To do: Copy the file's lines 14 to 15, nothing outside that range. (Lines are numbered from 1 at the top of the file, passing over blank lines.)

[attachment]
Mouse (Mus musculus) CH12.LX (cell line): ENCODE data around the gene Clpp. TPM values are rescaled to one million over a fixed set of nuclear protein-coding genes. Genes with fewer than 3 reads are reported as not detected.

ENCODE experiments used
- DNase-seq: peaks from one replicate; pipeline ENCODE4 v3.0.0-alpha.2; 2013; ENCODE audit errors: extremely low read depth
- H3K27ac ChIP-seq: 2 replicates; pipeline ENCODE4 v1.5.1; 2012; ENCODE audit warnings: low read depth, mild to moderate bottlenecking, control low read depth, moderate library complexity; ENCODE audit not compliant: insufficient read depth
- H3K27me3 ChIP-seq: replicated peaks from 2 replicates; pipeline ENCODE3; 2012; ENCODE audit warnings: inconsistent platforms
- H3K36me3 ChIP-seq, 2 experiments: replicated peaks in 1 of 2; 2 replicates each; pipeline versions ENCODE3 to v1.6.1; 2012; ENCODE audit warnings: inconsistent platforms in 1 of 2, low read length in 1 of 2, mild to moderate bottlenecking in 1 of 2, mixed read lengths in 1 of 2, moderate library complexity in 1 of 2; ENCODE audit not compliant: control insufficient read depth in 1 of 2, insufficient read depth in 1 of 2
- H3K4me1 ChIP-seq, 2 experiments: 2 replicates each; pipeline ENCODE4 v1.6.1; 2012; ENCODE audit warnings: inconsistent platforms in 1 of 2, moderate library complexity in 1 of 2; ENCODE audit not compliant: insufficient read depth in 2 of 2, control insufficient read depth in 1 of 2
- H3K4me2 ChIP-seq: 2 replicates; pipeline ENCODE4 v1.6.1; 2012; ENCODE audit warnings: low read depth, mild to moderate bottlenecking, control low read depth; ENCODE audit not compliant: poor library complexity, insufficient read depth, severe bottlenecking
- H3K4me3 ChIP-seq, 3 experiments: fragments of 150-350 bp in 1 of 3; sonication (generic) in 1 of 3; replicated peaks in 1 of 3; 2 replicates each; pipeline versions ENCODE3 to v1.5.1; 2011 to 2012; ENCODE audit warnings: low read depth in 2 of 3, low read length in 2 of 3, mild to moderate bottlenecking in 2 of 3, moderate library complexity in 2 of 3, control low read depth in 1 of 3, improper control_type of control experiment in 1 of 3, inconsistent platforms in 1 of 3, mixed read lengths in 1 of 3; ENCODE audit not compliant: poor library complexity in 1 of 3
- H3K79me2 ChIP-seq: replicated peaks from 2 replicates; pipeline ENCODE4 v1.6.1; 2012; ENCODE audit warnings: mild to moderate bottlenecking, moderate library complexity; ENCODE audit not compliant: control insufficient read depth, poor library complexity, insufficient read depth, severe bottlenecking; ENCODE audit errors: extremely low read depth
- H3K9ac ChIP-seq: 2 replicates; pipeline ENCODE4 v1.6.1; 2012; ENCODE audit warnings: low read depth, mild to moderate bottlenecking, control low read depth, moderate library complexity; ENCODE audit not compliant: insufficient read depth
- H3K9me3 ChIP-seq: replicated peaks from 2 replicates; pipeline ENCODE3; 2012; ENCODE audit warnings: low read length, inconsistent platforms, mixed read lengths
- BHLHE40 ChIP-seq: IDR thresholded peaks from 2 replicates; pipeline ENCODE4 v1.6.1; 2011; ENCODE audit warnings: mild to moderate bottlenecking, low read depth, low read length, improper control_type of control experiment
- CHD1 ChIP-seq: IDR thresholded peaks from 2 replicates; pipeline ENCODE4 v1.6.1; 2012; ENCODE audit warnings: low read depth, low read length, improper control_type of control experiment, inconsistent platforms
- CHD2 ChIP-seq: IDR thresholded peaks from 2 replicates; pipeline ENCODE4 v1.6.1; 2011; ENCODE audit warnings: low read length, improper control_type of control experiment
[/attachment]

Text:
- CHD1 ChIP-seq: IDR thresholded peaks from 2 replicates; pipeline ENCODE4 v1.6.1; 2012; ENCODE audit warnings: low read depth, low read length, improper control_type of control experiment, inconsistent platforms
- CHD2 ChIP-seq: IDR thresholded peaks from 2 replicates; pipeline ENCODE4 v1.6.1; 2011; ENCODE audit warnings: low read length, improper control_type of control experiment